Life Lesson #40: This is (a rambling essay on turning) Forty

This is 40.

This is a tough one. This is the age you remember your parents being, when you were a kid.

When I was a kid, my best friend Lindsay’s mom had a fortieth birthday. She had balloons and banners and hats that said, “Lordy, lordy, look who’s forty!” I found that kind of corny, even at age 10.

So it’s hard to believe that I’m here. I’m that age. I also have kids, although neither of them is ten.

I’ve realized a great many things recently. Maybe I’m becoming wise? Probably not. But one day, I do hope to be a printed-silk-scarf wearing plump lady on a bus, giving gentle wisdom to young people who sit near me. Maybe patting a hand, offering a listening ear. Occasionally giving a Kleenex from my well-stocked purse.

I hate taking the bus, though, so perhaps that version of me will never really exist.

One thing I have found is that people have a lot to say about forty. Like, a lot. There are a bazillion articles about how your forties are ‘supposed to be.’ I decided to play investigative journalist and compile a list of the most common things that are ‘supposed to’ happen in your forties. Let’s see what the next decade supposedly holds, shall we?

“You care less about what people think of you when you hit forty.” I suppose that’s true. I do care less about what most people say or think about me. But I care far more about those I love and their opinions. They are the ones that matter most and it would truly gut me if I disappointed them.

“You have freedom at forty to be whoever you want to be.” Okaaaaay. But I think it’s easier to be whoever you want to be if you spent the previous 39 years figuring that out. Thankfully, I’ve basically been myself since I was five, so I don’t see a great deal of change in my future. I’ve always been who I am, for better or for worse.

“You can calm the inner critic in your head.”  I don’t think that’s ever going to happen, even if I lived to be 140. Or 440. Or 40,440. She’s always there, and I fear she will be for life. Perhaps one day we’ll make some sort of peace.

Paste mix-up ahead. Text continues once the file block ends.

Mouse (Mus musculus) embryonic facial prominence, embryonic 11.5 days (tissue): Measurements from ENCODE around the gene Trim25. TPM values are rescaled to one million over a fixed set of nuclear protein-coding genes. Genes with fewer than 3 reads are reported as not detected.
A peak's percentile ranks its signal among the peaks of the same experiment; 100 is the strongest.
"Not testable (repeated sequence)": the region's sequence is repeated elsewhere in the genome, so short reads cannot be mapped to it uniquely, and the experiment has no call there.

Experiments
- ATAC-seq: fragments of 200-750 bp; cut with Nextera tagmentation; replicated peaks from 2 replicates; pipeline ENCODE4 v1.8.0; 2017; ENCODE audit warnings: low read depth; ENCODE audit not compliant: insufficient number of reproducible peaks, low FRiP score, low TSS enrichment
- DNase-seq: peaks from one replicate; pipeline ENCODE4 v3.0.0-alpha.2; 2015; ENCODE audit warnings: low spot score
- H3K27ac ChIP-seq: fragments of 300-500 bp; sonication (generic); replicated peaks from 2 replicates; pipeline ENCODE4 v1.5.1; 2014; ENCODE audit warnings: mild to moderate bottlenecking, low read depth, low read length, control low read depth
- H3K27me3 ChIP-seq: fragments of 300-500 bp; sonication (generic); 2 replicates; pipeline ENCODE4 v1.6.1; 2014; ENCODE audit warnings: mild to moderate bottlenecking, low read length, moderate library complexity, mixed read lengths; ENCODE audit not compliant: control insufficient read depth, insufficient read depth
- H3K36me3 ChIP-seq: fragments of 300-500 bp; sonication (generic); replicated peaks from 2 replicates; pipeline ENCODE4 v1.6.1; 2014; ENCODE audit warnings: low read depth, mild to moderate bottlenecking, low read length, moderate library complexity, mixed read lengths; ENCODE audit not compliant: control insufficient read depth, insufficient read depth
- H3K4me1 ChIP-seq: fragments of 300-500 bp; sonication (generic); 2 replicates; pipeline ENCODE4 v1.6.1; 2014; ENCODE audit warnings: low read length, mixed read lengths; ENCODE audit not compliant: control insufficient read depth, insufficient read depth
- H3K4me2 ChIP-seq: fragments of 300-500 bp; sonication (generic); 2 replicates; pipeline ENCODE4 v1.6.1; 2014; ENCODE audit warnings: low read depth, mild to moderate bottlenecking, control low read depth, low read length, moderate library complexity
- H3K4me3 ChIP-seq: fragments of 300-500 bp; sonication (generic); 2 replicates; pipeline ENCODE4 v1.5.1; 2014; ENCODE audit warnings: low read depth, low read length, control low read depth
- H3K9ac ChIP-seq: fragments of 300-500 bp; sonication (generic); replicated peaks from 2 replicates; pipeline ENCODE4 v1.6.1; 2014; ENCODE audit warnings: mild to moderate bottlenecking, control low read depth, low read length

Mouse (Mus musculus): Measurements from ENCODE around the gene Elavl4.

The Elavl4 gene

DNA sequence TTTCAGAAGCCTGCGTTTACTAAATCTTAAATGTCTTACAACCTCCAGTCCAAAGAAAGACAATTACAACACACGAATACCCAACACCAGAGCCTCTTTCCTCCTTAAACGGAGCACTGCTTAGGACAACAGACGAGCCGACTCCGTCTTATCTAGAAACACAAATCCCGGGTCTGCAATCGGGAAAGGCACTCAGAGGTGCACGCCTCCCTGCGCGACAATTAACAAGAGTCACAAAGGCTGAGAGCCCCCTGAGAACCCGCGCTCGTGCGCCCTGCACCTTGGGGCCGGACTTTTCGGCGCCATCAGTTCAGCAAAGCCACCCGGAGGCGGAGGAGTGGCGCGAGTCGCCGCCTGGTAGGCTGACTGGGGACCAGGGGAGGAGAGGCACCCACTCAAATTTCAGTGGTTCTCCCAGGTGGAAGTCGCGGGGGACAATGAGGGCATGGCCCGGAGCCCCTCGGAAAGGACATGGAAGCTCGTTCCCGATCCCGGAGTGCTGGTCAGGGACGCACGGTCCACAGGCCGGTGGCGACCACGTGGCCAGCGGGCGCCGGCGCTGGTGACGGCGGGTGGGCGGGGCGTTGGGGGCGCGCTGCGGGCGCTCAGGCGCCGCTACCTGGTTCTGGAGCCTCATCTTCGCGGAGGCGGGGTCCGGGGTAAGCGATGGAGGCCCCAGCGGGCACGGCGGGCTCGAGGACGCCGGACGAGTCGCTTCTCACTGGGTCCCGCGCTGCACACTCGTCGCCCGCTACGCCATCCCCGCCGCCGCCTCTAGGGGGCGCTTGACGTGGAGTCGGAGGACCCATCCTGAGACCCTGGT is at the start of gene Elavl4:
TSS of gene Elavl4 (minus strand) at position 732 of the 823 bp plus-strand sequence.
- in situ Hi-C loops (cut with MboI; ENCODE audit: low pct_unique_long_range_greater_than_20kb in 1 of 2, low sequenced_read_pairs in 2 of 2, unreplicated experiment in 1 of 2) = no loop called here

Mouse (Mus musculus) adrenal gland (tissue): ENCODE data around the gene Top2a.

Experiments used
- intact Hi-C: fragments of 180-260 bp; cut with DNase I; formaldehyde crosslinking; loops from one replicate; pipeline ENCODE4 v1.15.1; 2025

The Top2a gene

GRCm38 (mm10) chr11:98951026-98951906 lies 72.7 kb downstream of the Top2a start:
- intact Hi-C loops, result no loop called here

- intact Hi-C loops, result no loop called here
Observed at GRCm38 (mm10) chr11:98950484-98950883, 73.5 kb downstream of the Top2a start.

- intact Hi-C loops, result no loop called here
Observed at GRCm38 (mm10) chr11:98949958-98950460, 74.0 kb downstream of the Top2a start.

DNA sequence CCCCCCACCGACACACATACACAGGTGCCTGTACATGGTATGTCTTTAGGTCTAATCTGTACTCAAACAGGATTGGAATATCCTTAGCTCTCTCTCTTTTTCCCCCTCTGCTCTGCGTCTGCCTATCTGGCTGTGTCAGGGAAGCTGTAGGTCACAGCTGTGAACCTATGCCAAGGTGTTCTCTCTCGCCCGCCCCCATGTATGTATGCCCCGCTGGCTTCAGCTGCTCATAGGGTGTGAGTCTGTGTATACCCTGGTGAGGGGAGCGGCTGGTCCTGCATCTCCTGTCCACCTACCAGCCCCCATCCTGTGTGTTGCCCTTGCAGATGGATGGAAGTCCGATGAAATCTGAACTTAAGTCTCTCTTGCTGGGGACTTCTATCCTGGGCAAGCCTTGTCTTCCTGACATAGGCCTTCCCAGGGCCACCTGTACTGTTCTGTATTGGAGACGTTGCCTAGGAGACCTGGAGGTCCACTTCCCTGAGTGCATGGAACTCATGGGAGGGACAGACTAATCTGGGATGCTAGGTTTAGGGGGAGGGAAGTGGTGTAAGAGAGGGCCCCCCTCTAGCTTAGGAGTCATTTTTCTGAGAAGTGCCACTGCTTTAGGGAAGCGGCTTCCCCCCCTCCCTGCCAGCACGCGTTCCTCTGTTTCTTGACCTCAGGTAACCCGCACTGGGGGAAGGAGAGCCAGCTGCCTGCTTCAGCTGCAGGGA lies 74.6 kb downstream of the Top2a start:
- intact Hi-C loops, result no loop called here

“You’re happier when you’re in your forties.” I’m not sure if that’s true, as I’m not there yet, but my thirties have been pretty great, overall. And busy! I can’t imagine a more tumultuous ten years of life (buying a house, getting married, having kids, getting published) than the past ten. (Fate: “Hold my beer.”)

“You get rid of the toxic people in your life.” Well, to be honest, I don’t think I have any toxic people in my life to be rid of…and I don’t think I have had for a REALLY long time. I think I’ve done a pretty good job keeping the best people IN my life. I am surrounded by loving, caring, fantastic humans. These people are my ride-or-die. This is my crew. This is it. I am extremely, exceptionally lucky to have the people I have in my life. I do not take anyone for granted. I know how fast life can change.

“Public speaking becomes easier.” Er, this was clearly not written by an introvert. I know some really talented public speakers and I am 100% not one of them. Speaking publicly makes my stomach hurt and turning forty isn’t going to fix that.  What HAS become easier is speaking up. I know what I stand for, I know what I won’t tolerate and I know what I believe in.

“You rock your own style.” Sadly, that’s been true for my entire life. Being born with a total lack of fashion sense means that you cobble together whatever clothes look decent together (or at least don’t clash?) and run with it. I WILL say that I no longer dress in theme (see: Jess is a blueberry. Jess is music. Jess is a neon-yellow-pants- one-clip-on-earring-side-ponytail-poofy-blouse-wearing-pirate). But I won’t say I have a ‘style,’ per say.

“You don’t have to finish a book you don’t like.” Yup, I know. Pretty much if you don’t have me by page three, you’ve lost me forever. Life is too short for books that don’t interest you. Also, life needs more interesting non-fiction books that are at least 500 pages long. But maybe that’s just me.

There were suggestions that being forty lets you become silly again (having kids already made me goofy), allows you to say ‘no’ to going out (dude, I wish I could say YES to going anywhere right now), allows you to eat that second dessert (was there ever a time when I shouldn’t have been doing that?) and basically is the decade in which you become the best version of yourself.

I hope that is true. I hope I can keep my perpetual new year’s resolution: to be the best darn Jess I can be. I hope I never let down those I love, I hope I am the best mama, wife, daughter, sister, BFF, friend, auntie, neighbour, and person I can be. I hope to help those I know and those I don’t. I hope to be an all-around good human being. I promise to try, for at least the next forty years.

So here’s to forty. It’s been a helluva ride so far. I can’t wait to see what comes next.



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